Importantly, among the studies detailing the repression of women’s rights, there are also those highlighting points of resistance. Diarmaid Ferriter offers a refreshing take on the private scepticism on the part of some civil servants and politicians in relation to the rising moral panic in the mid-twentieth century. Meanwhile, Paul Ryan uses letters sent to the well-known agony aunt Angela Macnamara between 1963 and 1980 to reappraise the widely accepted view of Ireland as a sexually repressed nation (p119). As an anonymous channel through which ordinary people could share their domestic concerns, the letters received by Macnamara give a fascinating insight into the sexual education, relations and anxieties that Irish women encountered.
Despite the impressive variety of subjects addressed in the collection, there are inevitably gaps. As addressed by Gibney in his introduction, notable absences include studies exploring the institutions of twentieth-century Ireland, particularly its Magdalene laundries and Mother and baby homes; LGBT identities and experiences; and the women’s rights movement of the early twentieth century.
There are many reasons for historians to talk about sex in Ireland, but perhaps the biggest is that, as Oscar Wilde suggests, to talk about sex is to talk about power. As this collection shows, gender and sexuality offer a gateway through which to explore the objective and subjective; private and public; ‘pure’ and ‘illegitimate’, and critically, the times when these dichotomies are challenged. Through these essays, we can see how throughout Irish history, power, gender and sexuality have met, be it in the church regulations on affinity and consanguinity in medieval Ireland; in the smear campaign against Roger Casement, or the imposition of Catholic morality in the Irish Free State.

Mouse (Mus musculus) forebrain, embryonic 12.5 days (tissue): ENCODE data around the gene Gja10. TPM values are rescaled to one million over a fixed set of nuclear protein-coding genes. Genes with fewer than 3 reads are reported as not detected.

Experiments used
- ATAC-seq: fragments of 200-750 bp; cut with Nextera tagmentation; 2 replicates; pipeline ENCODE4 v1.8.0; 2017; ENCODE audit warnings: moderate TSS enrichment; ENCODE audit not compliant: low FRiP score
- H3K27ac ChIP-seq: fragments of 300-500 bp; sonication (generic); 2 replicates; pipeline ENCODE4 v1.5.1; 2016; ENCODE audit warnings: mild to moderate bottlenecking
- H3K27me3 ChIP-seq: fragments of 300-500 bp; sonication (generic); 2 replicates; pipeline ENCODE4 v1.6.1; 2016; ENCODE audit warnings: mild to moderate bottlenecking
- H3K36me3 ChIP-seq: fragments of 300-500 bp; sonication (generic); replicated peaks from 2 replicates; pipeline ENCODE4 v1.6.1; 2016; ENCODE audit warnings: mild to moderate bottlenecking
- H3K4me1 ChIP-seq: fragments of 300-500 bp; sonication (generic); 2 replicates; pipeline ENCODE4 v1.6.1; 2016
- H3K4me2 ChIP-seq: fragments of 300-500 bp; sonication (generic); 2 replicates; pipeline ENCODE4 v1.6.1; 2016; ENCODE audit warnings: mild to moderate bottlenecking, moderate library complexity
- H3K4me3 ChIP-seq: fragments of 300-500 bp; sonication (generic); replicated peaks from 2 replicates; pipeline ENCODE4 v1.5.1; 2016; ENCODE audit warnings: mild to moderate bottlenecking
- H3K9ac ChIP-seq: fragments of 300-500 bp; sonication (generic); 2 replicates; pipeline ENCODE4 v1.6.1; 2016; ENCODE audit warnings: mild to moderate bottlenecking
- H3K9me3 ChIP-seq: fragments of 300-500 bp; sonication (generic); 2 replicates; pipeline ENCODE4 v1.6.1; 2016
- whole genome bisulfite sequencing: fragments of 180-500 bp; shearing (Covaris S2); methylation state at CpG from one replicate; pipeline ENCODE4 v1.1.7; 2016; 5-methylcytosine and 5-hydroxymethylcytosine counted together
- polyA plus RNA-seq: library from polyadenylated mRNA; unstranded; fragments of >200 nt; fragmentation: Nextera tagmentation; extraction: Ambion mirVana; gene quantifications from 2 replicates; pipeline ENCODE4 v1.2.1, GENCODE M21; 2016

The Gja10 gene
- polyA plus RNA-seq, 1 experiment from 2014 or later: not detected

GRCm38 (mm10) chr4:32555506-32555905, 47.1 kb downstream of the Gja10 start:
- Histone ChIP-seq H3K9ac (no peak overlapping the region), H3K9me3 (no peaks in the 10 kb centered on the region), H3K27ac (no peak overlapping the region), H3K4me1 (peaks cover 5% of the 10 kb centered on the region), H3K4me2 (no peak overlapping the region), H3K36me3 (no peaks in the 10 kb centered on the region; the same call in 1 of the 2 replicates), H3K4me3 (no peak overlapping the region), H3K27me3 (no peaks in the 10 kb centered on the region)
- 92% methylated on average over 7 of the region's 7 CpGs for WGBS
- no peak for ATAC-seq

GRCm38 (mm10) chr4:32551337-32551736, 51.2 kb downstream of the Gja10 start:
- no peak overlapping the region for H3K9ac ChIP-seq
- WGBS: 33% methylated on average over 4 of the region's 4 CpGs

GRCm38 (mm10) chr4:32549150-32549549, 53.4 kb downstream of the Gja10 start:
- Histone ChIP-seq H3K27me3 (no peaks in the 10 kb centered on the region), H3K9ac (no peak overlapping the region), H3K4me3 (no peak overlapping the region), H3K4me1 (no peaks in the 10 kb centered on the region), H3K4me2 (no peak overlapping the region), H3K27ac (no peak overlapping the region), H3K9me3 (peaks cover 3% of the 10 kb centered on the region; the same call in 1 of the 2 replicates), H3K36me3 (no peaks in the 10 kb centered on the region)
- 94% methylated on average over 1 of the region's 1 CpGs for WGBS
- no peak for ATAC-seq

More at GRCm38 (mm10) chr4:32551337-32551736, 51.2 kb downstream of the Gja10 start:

Alice Mulhearn Williams is a PhD student in History at NUI Galway. She is currently researching the sensory history of the Magdalene laundries.